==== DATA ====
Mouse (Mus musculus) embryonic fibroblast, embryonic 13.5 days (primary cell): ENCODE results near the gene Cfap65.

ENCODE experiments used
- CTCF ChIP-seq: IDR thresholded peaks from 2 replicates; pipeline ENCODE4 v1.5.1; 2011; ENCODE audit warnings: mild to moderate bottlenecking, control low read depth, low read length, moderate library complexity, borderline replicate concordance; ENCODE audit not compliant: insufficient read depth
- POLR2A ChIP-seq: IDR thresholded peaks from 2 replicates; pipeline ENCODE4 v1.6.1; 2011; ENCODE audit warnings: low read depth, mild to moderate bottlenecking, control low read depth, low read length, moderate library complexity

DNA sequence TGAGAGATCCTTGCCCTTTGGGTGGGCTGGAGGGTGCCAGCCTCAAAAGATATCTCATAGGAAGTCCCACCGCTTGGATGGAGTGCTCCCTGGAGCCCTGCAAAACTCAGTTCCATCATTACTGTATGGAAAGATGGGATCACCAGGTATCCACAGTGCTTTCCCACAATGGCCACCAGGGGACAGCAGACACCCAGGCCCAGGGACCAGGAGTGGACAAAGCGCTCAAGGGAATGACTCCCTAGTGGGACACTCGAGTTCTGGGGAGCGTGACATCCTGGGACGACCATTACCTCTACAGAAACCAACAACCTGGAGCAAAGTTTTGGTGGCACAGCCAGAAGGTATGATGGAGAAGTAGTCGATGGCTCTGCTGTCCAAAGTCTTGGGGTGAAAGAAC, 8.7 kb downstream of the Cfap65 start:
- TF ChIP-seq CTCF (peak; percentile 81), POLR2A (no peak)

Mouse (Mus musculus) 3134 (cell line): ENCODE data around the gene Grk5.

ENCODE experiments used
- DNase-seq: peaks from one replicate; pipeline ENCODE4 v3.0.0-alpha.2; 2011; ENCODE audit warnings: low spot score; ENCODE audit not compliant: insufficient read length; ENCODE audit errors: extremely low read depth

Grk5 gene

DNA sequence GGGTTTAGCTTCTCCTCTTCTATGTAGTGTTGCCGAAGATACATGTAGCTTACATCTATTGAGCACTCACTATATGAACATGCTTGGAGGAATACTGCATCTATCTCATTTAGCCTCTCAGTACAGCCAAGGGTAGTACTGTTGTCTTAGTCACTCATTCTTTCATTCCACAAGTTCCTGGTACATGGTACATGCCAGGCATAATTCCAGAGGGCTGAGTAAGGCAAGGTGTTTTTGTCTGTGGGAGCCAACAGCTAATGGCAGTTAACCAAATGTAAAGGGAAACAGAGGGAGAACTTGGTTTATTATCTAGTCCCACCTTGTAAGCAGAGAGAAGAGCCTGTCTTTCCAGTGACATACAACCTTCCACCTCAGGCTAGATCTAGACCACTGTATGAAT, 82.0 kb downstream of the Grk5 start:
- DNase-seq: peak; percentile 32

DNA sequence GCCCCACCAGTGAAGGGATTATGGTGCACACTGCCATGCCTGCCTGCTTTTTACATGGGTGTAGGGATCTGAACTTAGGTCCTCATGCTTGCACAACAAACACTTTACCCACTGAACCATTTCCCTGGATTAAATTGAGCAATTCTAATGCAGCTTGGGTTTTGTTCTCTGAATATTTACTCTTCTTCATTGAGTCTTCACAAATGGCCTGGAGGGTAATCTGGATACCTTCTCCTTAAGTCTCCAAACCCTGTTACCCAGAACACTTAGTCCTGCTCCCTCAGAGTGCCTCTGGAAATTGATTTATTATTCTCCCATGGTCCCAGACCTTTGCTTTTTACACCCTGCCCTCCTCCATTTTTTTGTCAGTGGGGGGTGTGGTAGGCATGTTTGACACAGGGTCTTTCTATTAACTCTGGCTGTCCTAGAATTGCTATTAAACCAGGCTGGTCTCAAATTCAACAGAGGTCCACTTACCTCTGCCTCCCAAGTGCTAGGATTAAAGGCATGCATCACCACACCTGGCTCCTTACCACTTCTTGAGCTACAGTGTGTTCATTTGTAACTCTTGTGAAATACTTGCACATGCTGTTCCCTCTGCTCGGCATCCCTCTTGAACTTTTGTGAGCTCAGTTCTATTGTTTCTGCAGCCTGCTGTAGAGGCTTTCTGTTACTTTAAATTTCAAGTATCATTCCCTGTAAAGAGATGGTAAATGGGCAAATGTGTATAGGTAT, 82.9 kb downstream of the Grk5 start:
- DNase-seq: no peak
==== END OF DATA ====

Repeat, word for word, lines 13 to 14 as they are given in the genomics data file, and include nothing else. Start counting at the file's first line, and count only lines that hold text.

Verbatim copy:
DNA sequence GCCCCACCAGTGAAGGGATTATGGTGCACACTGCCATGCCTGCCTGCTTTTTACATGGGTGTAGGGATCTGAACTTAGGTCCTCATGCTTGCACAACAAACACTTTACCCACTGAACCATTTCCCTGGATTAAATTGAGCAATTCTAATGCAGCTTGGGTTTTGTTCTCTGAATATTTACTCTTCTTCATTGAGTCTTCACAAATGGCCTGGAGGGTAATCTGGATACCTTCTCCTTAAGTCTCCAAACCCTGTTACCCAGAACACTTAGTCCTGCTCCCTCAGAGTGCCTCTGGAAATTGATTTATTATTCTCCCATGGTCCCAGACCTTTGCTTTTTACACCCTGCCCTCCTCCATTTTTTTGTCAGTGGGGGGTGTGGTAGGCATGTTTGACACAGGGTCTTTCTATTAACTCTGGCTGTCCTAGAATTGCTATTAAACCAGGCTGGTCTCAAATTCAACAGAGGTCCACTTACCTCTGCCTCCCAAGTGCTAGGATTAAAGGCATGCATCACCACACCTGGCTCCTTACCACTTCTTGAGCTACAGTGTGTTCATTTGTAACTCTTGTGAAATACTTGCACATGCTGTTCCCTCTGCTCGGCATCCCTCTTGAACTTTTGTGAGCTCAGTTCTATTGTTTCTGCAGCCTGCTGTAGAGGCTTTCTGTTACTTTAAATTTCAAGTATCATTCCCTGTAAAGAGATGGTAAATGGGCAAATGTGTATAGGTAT, 82.9 kb downstream of the Grk5 start:
- DNase-seq: no peak